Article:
Titanic’s Marconi Telegraph to be Salvaged from Wreck

Titanic’s Marconi Operator Room taken by Father Francis Browne

RMS Titanic Inc. has been legally cleared to retrieve an iconic piece of equipment from the wreckage of the ill-fated ocean liner Titanic–the wireless telegraph. The ship’s radio operators, Jack Phillips and Harold Bride, were the contracted employees aboard the Titanic for the Marconi Wireless Telegraph Company. These young men sent and received radio messages–sent in morse code– for the ship’s passengers, and they also relayed messages from other ships to the Titanic‘s commanding officers about the dangerous ice conditions that lay in the ship’s path.

Left -Rendering of Titanic wireless equipment / Right – Actual photo of current state of equipment

On the night of April 14, 1912, the Titanic struck an iceberg and began to sink. The Marconi operators, at the captain’s order, began sending out distress signals shortly after the collision. According to Harold Bride, the only surviving radio operator, the men remained at their post until about 2:10 am — 10 minutes before Titanic is said to have gone down. Their heroic effort to call for help saved the 706 people in the lifeboats.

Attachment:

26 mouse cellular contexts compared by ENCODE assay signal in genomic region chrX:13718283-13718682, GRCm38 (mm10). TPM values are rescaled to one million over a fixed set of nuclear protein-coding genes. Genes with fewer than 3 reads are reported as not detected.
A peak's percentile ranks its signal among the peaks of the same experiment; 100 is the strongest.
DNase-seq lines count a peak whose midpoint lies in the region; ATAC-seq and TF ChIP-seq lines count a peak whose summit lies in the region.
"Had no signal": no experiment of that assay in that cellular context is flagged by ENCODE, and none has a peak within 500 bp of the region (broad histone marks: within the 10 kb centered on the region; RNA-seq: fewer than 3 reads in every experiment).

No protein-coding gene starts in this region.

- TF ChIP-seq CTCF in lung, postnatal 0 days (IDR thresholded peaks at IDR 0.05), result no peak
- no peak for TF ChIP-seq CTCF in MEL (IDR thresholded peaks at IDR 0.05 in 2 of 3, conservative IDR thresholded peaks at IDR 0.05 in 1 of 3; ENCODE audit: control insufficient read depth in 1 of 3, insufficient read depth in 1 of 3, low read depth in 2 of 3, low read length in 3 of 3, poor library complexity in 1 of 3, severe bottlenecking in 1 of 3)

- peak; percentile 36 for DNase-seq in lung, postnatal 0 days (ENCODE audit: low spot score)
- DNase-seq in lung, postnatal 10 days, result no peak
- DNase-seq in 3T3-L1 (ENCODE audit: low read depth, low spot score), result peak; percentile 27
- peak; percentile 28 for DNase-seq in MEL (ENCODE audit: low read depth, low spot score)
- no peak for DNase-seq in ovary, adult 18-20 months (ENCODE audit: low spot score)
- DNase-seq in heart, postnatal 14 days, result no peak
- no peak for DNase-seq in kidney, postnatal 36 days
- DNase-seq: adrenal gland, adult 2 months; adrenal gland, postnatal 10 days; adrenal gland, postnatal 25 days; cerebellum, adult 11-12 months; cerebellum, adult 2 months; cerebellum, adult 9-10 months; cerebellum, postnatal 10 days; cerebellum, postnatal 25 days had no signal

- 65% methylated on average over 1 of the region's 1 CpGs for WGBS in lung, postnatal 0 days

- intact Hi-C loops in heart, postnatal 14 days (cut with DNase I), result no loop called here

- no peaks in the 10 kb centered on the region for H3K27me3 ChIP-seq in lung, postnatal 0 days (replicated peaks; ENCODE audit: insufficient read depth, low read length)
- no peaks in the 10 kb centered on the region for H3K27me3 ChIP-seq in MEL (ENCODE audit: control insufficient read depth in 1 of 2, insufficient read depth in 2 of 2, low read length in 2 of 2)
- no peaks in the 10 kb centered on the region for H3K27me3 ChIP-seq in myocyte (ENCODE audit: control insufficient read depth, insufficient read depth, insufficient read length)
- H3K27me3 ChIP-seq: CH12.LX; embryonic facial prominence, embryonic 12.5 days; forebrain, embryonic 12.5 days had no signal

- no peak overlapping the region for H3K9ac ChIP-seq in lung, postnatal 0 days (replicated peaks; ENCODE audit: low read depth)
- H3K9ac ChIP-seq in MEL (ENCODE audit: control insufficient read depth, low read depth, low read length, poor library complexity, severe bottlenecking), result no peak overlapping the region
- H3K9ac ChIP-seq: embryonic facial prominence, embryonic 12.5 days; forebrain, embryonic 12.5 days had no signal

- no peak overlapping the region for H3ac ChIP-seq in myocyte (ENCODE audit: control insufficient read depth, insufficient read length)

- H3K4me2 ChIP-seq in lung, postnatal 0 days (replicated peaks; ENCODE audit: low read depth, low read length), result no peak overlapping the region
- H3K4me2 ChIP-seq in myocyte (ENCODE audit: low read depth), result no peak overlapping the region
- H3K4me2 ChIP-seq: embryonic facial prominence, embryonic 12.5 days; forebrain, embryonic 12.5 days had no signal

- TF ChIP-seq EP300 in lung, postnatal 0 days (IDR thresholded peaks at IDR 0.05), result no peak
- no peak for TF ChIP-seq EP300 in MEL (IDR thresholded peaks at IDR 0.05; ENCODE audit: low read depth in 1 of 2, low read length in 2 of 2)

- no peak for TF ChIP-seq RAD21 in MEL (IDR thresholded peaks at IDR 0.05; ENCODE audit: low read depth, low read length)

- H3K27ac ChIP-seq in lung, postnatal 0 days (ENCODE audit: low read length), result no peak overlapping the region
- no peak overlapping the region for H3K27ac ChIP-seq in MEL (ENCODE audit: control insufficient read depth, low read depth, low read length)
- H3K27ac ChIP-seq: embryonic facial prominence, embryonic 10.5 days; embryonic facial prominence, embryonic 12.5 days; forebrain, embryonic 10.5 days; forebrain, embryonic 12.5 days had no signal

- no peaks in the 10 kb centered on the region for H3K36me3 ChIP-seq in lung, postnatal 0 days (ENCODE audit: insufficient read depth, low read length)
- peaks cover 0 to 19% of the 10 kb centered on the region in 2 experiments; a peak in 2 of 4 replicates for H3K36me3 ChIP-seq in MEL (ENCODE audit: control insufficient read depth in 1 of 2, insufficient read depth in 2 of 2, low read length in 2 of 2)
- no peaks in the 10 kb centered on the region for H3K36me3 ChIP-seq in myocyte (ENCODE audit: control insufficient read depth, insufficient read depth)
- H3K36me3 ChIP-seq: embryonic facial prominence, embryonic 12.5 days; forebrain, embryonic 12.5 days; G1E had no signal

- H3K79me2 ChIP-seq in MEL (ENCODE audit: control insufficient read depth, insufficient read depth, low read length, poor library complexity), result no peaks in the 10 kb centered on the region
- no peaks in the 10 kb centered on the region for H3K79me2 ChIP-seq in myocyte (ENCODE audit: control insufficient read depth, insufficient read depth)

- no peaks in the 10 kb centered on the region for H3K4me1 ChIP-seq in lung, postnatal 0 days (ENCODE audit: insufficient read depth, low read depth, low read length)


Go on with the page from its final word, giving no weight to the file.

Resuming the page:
The wreckage deteriorates faster with each passing year, and the chance to retrieve the wireless radio equipment is slipping away. The salvage company argues that this is a chance to retrieve and  “re-engage with Titanic,” to teach people how a small piece of machinery saved lives. The salvage company has also mentioned getting the radio working again to give people the opportunity to hear the ship’s “voice” again.

NOAA argues the telegraph is likely surrounded “by the mortal remains of more than 1,500 people” and should be left alone.

What do you think? Should this iconic piece of Titanic history be left on the ocean floor, or should this attempt be made to save the wireless system that saved lives that night?

Source: Radio used by Titanic to make distress calls can be salvaged despite NOAA objections, judge rules

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